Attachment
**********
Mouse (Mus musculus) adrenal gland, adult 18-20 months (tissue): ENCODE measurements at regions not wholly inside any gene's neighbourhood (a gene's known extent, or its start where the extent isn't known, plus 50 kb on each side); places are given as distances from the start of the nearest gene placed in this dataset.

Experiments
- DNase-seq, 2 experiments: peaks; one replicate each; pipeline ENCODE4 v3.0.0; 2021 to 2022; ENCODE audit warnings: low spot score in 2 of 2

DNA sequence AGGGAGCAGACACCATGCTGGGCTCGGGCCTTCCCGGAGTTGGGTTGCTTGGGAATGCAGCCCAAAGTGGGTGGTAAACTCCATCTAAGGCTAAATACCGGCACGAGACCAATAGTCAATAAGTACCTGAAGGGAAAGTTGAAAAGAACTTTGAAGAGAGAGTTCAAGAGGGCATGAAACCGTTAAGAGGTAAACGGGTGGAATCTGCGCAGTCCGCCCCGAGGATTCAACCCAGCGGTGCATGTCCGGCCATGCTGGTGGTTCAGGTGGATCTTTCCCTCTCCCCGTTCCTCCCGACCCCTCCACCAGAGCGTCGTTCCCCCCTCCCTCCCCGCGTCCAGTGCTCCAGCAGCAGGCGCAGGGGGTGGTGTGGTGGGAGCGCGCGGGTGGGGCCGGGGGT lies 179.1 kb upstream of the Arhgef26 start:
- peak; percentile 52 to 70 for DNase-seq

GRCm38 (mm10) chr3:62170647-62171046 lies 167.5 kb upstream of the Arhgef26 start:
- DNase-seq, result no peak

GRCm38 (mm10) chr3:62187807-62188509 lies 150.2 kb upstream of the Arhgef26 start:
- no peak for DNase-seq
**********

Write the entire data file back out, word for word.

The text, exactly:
Mouse (Mus musculus) adrenal gland, adult 18-20 months (tissue): ENCODE measurements at regions not wholly inside any gene's neighbourhood (a gene's known extent, or its start where the extent isn't known, plus 50 kb on each side); places are given as distances from the start of the nearest gene placed in this dataset.

Experiments
- DNase-seq, 2 experiments: peaks; one replicate each; pipeline ENCODE4 v3.0.0; 2021 to 2022; ENCODE audit warnings: low spot score in 2 of 2

DNA sequence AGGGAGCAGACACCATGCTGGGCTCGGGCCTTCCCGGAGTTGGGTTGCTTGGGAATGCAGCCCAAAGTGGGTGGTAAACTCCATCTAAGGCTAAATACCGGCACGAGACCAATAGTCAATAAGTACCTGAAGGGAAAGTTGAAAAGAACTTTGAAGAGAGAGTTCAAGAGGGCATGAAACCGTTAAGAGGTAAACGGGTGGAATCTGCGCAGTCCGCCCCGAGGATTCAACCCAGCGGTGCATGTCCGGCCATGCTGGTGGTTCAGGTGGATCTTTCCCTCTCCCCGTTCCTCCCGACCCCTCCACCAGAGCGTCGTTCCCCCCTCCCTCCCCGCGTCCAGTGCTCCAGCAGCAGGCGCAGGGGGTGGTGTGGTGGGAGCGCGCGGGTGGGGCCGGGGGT lies 179.1 kb upstream of the Arhgef26 start:
- peak; percentile 52 to 70 for DNase-seq

GRCm38 (mm10) chr3:62170647-62171046 lies 167.5 kb upstream of the Arhgef26 start:
- DNase-seq, result no peak

GRCm38 (mm10) chr3:62187807-62188509 lies 150.2 kb upstream of the Arhgef26 start:
- no peak for DNase-seq